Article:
Send an email to the Opposition Trade Spokesperson
Shadow Minister for Foreign Affairs and Trade
Dear Ms Bishop,
I am concerned about the Opposition policy on the Trans-Pacific Partnership Agreement (TPPA), a free trade agreement currently being negotiated between Australia, the US and ten key countries in the Asia-Pacific region. The agenda is being heavily influenced by US corporations which regard many areas of Australian public interest regulation as barriers to trade.
I am especially concerned about your statement quoted in the Australian Financial Review on April 2, 2013, indicating that you are prepared to negotiate ISDS proposals which would allow investors the right to sue governments if a law or policy harms their investment. Agreeing to this proposal would reduce the capacity of government to regulate in essential areas of public interest, including public health and environmental protection.
This would mean more law suits like the Philip Morris tobacco company’s current attempt to use an obscure Hong Kong-Australia investment agreement to sue the Australian government for damages over its plain packaging legislation, which had bipartisan support.
The Howard Coalition Government rejected the proposal that foreign investors should have the right to sue the Australian government in the Australia-United States Free Trade Agreement. This decision to reject ISDS was widely supported by the Australian people, and is even more important today because cases like the Philip Morris case have become more common. For example, the US Lone Star Mining company is currently using ISDS provisions in the North American Free Trade Agreement to sue the Canadian Quebec provincial government because it has suspended shale gas fracking pending a study of its environmental impact. Many Australian farmers are supporting similar environmental impact policies at state government level.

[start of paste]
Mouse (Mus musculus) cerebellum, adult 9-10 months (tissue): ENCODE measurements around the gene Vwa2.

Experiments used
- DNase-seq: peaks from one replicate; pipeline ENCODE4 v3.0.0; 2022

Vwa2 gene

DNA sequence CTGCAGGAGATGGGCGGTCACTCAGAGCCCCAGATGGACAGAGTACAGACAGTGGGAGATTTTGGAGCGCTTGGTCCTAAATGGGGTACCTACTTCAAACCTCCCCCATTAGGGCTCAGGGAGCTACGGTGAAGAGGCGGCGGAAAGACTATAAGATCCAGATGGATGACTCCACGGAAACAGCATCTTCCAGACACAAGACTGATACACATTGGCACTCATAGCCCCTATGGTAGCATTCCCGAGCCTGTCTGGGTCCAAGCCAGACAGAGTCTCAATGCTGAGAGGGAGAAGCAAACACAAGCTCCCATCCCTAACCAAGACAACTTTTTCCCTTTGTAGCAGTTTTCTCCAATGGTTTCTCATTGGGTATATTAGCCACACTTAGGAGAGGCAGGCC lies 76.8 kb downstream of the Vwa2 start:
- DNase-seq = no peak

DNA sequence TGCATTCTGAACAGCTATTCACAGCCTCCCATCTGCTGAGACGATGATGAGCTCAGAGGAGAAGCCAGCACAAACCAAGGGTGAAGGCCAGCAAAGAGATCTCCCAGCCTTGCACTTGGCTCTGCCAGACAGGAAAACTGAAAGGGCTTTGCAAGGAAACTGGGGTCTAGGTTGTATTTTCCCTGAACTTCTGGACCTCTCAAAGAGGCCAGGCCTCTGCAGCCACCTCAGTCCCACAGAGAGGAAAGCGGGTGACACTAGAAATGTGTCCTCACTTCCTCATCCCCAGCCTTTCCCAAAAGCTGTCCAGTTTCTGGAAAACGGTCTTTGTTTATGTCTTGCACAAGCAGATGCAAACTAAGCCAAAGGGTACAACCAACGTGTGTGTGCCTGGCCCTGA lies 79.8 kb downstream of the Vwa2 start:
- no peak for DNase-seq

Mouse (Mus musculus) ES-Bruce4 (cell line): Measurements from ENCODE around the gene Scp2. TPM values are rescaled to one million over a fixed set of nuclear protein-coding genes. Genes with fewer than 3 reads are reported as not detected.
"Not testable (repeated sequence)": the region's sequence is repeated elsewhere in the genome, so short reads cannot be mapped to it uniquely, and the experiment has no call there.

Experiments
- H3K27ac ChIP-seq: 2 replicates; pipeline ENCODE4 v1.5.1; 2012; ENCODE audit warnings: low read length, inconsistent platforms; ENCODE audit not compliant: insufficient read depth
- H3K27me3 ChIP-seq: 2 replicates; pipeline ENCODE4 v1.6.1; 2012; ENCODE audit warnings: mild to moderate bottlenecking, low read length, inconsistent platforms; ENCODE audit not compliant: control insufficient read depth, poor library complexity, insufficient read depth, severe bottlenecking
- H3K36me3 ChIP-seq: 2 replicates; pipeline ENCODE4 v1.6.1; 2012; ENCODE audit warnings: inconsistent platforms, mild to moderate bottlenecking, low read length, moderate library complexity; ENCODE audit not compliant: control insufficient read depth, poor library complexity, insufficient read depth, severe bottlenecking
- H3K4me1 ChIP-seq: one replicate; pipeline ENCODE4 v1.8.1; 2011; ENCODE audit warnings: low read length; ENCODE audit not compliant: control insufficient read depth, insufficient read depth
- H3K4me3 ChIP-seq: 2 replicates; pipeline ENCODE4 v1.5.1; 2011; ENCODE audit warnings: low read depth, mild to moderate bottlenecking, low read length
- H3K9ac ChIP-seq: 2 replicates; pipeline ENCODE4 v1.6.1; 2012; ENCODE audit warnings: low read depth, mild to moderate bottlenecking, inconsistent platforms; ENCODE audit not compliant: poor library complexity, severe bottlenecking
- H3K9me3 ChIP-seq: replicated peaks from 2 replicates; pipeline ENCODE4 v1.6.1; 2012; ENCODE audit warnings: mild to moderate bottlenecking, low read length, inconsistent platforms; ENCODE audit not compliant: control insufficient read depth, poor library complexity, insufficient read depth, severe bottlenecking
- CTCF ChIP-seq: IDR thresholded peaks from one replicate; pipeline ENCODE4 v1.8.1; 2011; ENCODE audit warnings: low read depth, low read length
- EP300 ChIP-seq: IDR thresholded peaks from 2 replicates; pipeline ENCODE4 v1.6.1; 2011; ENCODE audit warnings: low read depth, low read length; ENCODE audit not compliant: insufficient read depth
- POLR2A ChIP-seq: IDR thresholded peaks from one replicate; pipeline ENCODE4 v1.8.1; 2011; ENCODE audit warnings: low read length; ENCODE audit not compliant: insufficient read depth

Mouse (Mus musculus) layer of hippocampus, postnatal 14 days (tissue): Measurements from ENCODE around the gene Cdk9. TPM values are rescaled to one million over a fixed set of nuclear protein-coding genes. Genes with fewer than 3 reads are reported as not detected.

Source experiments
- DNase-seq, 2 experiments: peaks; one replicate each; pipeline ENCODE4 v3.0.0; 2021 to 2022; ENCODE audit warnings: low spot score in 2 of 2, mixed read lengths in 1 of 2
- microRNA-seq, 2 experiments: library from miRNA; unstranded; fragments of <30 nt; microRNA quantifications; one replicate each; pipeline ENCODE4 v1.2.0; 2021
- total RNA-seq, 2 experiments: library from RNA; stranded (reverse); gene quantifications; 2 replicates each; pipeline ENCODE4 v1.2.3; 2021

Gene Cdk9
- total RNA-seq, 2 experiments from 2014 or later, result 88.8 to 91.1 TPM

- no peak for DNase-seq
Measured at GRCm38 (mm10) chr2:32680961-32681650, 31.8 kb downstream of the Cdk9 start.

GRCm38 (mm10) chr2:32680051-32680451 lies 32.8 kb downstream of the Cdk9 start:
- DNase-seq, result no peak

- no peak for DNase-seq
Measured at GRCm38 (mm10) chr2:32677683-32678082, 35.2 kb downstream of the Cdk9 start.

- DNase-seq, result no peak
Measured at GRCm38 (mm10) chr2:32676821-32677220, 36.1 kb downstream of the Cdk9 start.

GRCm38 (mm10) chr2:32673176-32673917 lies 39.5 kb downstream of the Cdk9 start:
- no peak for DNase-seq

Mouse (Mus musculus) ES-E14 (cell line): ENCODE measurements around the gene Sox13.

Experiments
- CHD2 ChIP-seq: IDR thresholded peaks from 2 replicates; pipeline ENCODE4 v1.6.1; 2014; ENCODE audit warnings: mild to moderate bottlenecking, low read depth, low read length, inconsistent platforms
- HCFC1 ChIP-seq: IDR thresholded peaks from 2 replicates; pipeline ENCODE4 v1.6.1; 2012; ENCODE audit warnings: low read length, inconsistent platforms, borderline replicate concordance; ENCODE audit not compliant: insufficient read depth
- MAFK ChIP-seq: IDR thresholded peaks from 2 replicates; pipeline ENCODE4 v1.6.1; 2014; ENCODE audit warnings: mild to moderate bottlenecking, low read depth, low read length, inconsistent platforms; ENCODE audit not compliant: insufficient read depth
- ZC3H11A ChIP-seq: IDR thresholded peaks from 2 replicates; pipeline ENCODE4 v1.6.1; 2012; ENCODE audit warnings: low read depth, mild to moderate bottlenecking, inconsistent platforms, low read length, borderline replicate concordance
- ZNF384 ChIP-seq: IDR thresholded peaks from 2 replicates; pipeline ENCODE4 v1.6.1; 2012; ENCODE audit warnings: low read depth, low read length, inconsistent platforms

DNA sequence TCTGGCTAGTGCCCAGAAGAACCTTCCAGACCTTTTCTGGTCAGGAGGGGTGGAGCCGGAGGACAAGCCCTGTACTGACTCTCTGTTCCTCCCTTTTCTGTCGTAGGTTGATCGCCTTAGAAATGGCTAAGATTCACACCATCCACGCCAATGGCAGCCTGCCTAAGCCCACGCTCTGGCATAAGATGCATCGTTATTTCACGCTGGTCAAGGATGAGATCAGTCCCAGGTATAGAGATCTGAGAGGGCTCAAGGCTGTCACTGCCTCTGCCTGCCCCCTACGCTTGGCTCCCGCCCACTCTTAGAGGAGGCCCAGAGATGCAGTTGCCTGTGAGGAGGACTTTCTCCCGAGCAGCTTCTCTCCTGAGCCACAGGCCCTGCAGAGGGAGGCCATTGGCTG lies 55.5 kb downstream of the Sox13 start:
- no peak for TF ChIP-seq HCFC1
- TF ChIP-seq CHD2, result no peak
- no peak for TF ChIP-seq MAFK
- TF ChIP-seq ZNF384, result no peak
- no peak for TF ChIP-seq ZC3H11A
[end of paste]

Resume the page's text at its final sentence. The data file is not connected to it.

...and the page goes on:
I ask you to adopt a policy to reject ISDS. I also ask you to adopt a policy that rejects any proposals which would increase patent rights on medicines and increase the price of medicines, reduce Australian media content and Australian content in government purchasing, remove labelling of genetically engineered food, and grant increased rights to copyright holders at the expense of consumers.
I ask you to adopt policies to support enforceable workers’ rights and environmental protections in the TPPA, and to release the text of the agreement for public and Parliamentary discussion before it is signed by Cabinet.